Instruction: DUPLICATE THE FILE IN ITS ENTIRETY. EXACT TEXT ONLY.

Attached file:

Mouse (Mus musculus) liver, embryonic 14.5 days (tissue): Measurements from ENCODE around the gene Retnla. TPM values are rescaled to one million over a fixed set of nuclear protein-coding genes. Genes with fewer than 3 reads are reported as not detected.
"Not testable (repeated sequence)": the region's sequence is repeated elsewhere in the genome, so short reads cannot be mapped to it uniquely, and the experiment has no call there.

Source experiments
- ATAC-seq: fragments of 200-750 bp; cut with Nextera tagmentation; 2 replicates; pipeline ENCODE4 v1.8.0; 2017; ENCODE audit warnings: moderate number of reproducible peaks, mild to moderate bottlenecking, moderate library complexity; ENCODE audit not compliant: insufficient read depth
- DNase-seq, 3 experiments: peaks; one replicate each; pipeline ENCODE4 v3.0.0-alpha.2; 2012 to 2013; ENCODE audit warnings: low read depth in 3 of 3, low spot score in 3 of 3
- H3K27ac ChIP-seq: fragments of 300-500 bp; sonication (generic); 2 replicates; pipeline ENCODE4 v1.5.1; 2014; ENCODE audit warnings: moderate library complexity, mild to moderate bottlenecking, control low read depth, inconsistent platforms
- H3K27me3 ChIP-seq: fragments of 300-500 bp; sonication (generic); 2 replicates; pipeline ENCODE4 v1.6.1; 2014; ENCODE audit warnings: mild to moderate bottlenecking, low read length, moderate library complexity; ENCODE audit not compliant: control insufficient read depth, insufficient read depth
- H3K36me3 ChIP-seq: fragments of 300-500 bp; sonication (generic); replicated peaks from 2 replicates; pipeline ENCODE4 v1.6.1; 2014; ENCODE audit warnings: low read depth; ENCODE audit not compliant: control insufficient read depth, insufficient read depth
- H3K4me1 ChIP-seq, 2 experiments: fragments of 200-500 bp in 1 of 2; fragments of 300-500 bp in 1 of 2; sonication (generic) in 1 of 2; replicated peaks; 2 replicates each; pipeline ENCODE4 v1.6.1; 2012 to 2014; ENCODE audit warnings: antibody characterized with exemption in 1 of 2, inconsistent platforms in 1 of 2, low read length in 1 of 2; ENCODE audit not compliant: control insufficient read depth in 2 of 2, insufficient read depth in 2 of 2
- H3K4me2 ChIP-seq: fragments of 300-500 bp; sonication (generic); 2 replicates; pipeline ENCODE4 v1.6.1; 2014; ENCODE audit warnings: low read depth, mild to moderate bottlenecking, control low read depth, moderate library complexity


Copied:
Mouse (Mus musculus) liver, embryonic 14.5 days (tissue): Measurements from ENCODE around the gene Retnla. TPM values are rescaled to one million over a fixed set of nuclear protein-coding genes. Genes with fewer than 3 reads are reported as not detected.
"Not testable (repeated sequence)": the region's sequence is repeated elsewhere in the genome, so short reads cannot be mapped to it uniquely, and the experiment has no call there.

Source experiments
- ATAC-seq: fragments of 200-750 bp; cut with Nextera tagmentation; 2 replicates; pipeline ENCODE4 v1.8.0; 2017; ENCODE audit warnings: moderate number of reproducible peaks, mild to moderate bottlenecking, moderate library complexity; ENCODE audit not compliant: insufficient read depth
- DNase-seq, 3 experiments: peaks; one replicate each; pipeline ENCODE4 v3.0.0-alpha.2; 2012 to 2013; ENCODE audit warnings: low read depth in 3 of 3, low spot score in 3 of 3
- H3K27ac ChIP-seq: fragments of 300-500 bp; sonication (generic); 2 replicates; pipeline ENCODE4 v1.5.1; 2014; ENCODE audit warnings: moderate library complexity, mild to moderate bottlenecking, control low read depth, inconsistent platforms
- H3K27me3 ChIP-seq: fragments of 300-500 bp; sonication (generic); 2 replicates; pipeline ENCODE4 v1.6.1; 2014; ENCODE audit warnings: mild to moderate bottlenecking, low read length, moderate library complexity; ENCODE audit not compliant: control insufficient read depth, insufficient read depth
- H3K36me3 ChIP-seq: fragments of 300-500 bp; sonication (generic); replicated peaks from 2 replicates; pipeline ENCODE4 v1.6.1; 2014; ENCODE audit warnings: low read depth; ENCODE audit not compliant: control insufficient read depth, insufficient read depth
- H3K4me1 ChIP-seq, 2 experiments: fragments of 200-500 bp in 1 of 2; fragments of 300-500 bp in 1 of 2; sonication (generic) in 1 of 2; replicated peaks; 2 replicates each; pipeline ENCODE4 v1.6.1; 2012 to 2014; ENCODE audit warnings: antibody characterized with exemption in 1 of 2, inconsistent platforms in 1 of 2, low read length in 1 of 2; ENCODE audit not compliant: control insufficient read depth in 2 of 2, insufficient read depth in 2 of 2
- H3K4me2 ChIP-seq: fragments of 300-500 bp; sonication (generic); 2 replicates; pipeline ENCODE4 v1.6.1; 2014; ENCODE audit warnings: low read depth, mild to moderate bottlenecking, control low read depth, moderate library complexity